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Heat wave inspires fun and caution

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By Amber Coulter

The season’s first extended period of temperatures in the 90s means some seasonal businesses and services are bustling.

Other area employees and at-risk groups have to take special care not to be harmed by sweltering conditions.

The pool at Radcliff’s Colvin Community Center on Freedom Way has maintained steady attendance.

The idea that baking heat leads to crowded pools is only partly true, city Recreation Director Lori Jury said.

People often try to stay in air-conditioning when the temperatures soar too high, she said.

“When it gets really, really hot like this, the first couple of days you see a spike and after that, people stay in,” she said.

That isn’t true for the center’s basketball courts and other outdoor sports options, Jury said.

Area children often look for things to do while school is out, no matter how high temperatures climb, she said.

Gary Hansley, manager for the Elizabethtown swimming pool on North Miles Street, said the pool has seen increased attendance in proportion with the increasing heat.

He worries about where local children will go to cool down and splash around once the pool closes.

“The city has a lot of ball fields,” he said. “We’ve only got one pool.”

Lois Niswander, manager of Baskin-Robbins on Dixie Avenue in Elizabethtown, said the store is busy at all times of the year.

Summer heat means the shop requires extra employees and more ice cream to keep up with between two and three times the demand that employees see during the rest of the year, she said.

“Today, when we opened the door, nine people walked in,” she said.

Niswander said employees work fast to keep up with the demand.

Of course, hot weather is not all about splashing in a pool and enjoying cold sweets.

Dean Thomas, safety foreman for the Elizabethtown Public Works department, said the general rule for the crew is “know thyself.”

Department employees spend nearly all their time in the heat. That can be dangerous when temperatures reach the 90s, considering asphalt makes the immediate temperature about 20 degrees hotter than the surrounding area.

That’s why employees have safety meetings reminding them of warning signs, the importance of drinking plenty of water and to watch out for their coworkers, Thomas said.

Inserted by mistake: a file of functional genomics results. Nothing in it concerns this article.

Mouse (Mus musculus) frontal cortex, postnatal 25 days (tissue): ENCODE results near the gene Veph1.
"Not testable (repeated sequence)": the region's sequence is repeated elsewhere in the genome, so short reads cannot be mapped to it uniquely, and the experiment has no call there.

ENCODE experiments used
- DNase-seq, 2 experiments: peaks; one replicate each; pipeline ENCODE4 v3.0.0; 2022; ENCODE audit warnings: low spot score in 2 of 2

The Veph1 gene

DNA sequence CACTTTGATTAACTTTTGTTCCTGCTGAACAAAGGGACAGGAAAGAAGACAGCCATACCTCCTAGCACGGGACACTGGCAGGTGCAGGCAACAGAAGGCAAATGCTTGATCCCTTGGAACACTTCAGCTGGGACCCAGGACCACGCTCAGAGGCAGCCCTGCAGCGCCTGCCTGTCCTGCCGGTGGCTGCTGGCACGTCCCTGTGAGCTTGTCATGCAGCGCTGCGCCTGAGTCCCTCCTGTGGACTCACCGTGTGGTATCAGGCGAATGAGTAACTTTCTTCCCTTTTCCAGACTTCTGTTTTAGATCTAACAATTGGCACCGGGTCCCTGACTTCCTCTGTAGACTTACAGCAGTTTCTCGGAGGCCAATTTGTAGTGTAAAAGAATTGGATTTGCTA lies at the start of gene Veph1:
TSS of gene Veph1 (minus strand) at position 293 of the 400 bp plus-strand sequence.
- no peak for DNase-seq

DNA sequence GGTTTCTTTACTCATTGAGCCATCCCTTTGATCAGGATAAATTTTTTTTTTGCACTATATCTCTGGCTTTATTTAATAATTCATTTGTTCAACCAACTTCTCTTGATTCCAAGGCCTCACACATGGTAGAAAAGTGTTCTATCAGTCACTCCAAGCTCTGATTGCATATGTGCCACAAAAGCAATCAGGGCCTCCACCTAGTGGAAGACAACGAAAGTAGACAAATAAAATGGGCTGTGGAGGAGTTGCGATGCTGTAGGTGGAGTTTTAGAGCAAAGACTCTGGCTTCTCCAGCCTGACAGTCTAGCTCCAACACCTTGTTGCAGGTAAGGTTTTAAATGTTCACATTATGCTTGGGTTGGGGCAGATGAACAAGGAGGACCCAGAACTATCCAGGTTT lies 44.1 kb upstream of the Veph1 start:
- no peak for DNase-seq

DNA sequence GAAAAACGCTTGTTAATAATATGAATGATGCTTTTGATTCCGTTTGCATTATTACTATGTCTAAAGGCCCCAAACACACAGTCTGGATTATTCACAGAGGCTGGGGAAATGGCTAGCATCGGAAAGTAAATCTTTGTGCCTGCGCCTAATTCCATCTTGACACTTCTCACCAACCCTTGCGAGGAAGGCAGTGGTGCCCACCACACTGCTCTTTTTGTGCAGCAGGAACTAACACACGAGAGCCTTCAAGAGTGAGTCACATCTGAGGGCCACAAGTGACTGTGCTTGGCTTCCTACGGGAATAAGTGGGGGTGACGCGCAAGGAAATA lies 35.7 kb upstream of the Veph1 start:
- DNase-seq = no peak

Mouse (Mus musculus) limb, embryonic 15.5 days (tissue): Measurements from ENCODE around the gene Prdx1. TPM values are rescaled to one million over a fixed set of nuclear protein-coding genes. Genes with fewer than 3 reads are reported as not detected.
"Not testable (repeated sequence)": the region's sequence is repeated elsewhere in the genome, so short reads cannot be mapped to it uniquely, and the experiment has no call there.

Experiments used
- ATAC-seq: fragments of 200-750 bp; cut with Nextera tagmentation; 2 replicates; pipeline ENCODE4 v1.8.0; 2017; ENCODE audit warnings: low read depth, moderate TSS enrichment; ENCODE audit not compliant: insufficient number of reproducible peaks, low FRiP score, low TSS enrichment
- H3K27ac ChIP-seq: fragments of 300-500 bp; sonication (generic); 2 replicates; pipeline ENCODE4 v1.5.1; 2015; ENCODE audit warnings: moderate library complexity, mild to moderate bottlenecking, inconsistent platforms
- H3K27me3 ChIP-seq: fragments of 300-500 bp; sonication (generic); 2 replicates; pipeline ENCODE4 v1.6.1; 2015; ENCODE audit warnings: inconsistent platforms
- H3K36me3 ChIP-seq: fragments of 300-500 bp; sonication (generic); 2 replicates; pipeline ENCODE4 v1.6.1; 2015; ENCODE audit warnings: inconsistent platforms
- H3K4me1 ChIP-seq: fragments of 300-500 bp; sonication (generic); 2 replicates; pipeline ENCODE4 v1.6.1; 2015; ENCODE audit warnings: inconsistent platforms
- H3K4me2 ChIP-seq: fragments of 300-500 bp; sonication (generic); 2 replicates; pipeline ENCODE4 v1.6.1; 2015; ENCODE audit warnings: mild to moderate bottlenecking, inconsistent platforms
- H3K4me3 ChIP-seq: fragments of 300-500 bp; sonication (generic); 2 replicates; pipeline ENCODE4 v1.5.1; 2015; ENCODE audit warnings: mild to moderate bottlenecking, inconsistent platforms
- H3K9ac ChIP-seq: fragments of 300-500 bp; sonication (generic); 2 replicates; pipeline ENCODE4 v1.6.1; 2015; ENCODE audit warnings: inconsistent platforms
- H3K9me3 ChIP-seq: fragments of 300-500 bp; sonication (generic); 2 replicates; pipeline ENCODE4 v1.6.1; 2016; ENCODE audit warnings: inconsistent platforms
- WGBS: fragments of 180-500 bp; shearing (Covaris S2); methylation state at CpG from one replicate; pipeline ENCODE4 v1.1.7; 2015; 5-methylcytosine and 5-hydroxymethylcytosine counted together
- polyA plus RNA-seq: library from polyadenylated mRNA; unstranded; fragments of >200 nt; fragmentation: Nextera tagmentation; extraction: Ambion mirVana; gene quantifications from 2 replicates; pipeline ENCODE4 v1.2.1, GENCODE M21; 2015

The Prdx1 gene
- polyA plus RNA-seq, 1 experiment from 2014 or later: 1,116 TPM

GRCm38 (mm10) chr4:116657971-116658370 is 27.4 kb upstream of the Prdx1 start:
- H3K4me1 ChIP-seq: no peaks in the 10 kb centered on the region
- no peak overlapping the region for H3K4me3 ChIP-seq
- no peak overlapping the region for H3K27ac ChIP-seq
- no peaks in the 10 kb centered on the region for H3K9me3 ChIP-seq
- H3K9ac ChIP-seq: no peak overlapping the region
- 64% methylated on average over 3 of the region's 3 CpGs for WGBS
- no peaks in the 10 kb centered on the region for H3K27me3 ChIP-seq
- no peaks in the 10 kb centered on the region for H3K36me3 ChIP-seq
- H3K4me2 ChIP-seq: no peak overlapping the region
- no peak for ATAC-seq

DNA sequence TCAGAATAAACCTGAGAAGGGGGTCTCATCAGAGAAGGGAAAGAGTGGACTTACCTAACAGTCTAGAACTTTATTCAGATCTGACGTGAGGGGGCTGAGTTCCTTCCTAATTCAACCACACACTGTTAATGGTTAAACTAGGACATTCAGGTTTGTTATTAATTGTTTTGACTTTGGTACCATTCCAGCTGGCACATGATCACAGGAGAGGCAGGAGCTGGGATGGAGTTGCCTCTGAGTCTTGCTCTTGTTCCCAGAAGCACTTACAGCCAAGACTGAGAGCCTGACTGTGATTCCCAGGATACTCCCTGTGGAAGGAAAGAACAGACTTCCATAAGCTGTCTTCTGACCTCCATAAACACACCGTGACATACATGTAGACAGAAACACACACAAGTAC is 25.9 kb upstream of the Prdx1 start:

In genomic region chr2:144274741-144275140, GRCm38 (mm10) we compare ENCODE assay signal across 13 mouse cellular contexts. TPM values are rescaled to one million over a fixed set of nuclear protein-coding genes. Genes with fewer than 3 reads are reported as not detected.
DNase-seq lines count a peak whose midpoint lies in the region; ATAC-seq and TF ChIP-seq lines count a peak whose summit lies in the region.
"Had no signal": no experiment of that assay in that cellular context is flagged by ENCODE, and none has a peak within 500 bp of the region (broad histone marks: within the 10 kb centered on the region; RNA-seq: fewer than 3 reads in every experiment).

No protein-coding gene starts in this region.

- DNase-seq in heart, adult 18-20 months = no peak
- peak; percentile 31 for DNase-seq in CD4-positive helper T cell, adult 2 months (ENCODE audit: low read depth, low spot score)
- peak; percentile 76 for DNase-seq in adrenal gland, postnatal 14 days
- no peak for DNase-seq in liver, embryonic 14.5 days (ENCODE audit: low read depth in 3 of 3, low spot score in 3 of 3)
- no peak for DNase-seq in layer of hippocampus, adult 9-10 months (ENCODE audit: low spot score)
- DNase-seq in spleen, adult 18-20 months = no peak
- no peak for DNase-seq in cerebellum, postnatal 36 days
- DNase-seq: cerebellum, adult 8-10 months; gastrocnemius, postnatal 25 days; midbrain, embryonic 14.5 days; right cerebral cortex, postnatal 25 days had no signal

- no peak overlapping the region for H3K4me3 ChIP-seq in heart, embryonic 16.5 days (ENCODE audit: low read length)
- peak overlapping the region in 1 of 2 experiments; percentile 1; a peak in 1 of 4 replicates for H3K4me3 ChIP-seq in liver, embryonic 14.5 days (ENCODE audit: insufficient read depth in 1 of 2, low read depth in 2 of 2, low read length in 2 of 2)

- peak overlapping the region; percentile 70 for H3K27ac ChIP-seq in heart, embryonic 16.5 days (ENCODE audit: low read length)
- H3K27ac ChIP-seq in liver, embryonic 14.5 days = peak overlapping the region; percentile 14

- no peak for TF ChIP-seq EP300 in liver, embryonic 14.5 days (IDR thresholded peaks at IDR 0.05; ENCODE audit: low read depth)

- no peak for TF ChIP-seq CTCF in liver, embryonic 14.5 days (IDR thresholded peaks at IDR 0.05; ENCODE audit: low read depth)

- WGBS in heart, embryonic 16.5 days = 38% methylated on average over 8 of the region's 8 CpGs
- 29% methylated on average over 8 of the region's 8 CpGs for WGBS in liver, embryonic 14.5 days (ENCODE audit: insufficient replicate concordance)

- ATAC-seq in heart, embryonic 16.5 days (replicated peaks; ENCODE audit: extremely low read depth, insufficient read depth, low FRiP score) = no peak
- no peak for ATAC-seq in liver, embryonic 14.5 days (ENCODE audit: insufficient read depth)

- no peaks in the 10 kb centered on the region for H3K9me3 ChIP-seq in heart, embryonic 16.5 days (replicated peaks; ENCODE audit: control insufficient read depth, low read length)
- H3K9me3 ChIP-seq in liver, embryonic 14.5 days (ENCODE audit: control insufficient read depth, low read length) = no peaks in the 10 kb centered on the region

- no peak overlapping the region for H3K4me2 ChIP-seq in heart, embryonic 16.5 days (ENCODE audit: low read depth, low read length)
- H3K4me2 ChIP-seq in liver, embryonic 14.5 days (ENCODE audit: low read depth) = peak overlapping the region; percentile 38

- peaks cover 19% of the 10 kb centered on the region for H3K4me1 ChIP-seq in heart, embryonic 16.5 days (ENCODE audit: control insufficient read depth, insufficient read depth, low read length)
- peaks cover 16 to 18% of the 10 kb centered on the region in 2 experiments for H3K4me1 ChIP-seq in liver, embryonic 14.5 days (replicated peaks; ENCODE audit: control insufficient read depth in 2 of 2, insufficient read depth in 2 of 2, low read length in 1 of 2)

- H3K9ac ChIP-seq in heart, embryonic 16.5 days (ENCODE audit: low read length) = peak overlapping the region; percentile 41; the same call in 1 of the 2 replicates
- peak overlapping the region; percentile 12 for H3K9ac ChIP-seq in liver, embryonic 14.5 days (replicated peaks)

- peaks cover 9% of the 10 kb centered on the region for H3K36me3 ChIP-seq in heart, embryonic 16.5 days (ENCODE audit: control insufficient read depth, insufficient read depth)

“We look out for one another,” he said.

An additional risk of working long hours in the heat is the possibility of a worker becoming disoriented around traffic construction and stumbling out in front of an oncoming vehicle, Thomas said.

That’s why he asks motorists to be aware and drive slowly around work sites.

Employees know the warning signs and the importance of taking breaks, and it is unusual for someone to need medical attention because of the heat, Thomas said.

The crew members work hard, even when the heat means they need plenty of water and frequent breaks, he said.

“When they get the task at hand, the motivation for them is seeing it completed,” Thomas said.

The biggest danger presented by the weather is often to children, the elderly, the mentally ill, people with physical ailments and pets.

Accuweather.com reports 20 children in the United States already have died this year of heat stroke after being left alone in cars, and death can occur in as little as 15 minutes.

More than half of those deaths were from a caretaker forgetting about a child in a vehicle.

A car’s temperature can increase by 19 degrees in 10 minutes and by about 50 degrees in two hours, according to the report. Temperatures climb even more in cars with dark interiors and on the sunny side of the car.

Children heat up four times faster than adults, which can make such conditions fatal within 15 minutes, according to the report.

Residents are advised never to leave children unattended in vehicles and to call 911 if they see unattended children in vehicles.

They also are asked to first check pools and vehicles when searching for missing children and give themselves visual reminders of children in the back seat, such as putting a child’s stuffed animal in the front seat or the driver’s purse or cellphone in the back seat near the child.

To help the elder, also at risk from heat, the Centers for Disease Control and Prevention advises visiting adults at risk at least twice each day and watch them for signs of heat exhaustion or heat stroke.

They should also encourage seniors to increase fluid intake and take them somewhere that is air-conditioned if they have transportation problems.

Amber Coulter can be reached at (270) 505-1746

or acoulter@thenewsenterprise.com.